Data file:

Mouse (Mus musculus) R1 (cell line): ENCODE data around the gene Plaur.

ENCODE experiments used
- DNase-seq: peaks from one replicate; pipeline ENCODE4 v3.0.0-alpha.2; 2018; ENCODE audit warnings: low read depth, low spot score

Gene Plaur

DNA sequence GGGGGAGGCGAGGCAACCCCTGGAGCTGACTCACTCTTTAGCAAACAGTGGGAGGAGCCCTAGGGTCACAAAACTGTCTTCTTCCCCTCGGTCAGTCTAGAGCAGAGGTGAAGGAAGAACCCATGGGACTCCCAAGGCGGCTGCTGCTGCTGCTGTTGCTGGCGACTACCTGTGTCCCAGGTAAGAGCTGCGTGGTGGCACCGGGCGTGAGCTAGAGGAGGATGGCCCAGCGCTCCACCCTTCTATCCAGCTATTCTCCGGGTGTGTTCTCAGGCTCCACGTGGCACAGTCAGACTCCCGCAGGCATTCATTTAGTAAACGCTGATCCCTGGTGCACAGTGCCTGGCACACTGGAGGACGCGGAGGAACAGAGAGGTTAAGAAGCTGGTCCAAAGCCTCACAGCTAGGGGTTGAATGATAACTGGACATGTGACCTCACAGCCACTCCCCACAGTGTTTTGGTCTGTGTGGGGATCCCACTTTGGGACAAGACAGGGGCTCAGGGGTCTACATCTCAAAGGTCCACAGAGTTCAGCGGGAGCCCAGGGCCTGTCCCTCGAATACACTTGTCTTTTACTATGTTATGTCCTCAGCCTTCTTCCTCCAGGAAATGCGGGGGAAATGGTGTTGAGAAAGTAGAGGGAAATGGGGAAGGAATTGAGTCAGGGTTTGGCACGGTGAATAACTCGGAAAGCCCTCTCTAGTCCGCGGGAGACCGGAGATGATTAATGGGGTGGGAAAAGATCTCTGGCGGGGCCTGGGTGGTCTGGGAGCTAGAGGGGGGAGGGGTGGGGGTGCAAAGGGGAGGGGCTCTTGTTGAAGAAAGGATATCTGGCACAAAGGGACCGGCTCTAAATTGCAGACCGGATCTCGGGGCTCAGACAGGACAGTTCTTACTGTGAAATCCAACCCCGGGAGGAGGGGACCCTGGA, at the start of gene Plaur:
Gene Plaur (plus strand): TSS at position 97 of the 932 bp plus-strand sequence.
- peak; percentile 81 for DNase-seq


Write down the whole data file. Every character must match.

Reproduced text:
Mouse (Mus musculus) R1 (cell line): ENCODE data around the gene Plaur.

ENCODE experiments used
- DNase-seq: peaks from one replicate; pipeline ENCODE4 v3.0.0-alpha.2; 2018; ENCODE audit warnings: low read depth, low spot score

Gene Plaur

DNA sequence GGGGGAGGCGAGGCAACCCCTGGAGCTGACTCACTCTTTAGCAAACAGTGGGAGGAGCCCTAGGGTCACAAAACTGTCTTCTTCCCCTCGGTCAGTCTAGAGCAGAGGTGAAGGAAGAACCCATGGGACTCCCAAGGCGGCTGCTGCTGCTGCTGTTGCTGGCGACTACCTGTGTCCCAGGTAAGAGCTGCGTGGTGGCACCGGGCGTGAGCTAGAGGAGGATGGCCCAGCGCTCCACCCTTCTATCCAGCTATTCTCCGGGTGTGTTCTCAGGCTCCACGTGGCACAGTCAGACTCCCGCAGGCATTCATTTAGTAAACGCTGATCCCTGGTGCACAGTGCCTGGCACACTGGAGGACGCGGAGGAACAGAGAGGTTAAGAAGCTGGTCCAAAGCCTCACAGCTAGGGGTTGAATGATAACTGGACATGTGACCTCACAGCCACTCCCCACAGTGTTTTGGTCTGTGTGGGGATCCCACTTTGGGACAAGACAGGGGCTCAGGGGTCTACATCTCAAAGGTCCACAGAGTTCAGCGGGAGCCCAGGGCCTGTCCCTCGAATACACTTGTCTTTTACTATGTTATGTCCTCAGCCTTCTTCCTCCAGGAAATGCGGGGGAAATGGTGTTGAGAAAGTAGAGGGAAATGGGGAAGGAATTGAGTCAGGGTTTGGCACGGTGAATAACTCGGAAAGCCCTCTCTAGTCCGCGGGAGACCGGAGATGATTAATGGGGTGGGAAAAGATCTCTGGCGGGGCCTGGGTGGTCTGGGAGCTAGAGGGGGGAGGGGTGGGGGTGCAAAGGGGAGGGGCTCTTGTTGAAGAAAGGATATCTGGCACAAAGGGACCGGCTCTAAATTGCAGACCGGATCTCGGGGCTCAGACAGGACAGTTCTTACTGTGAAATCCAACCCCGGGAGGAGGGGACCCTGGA, at the start of gene Plaur:
Gene Plaur (plus strand): TSS at position 97 of the 932 bp plus-strand sequence.
- peak; percentile 81 for DNase-seq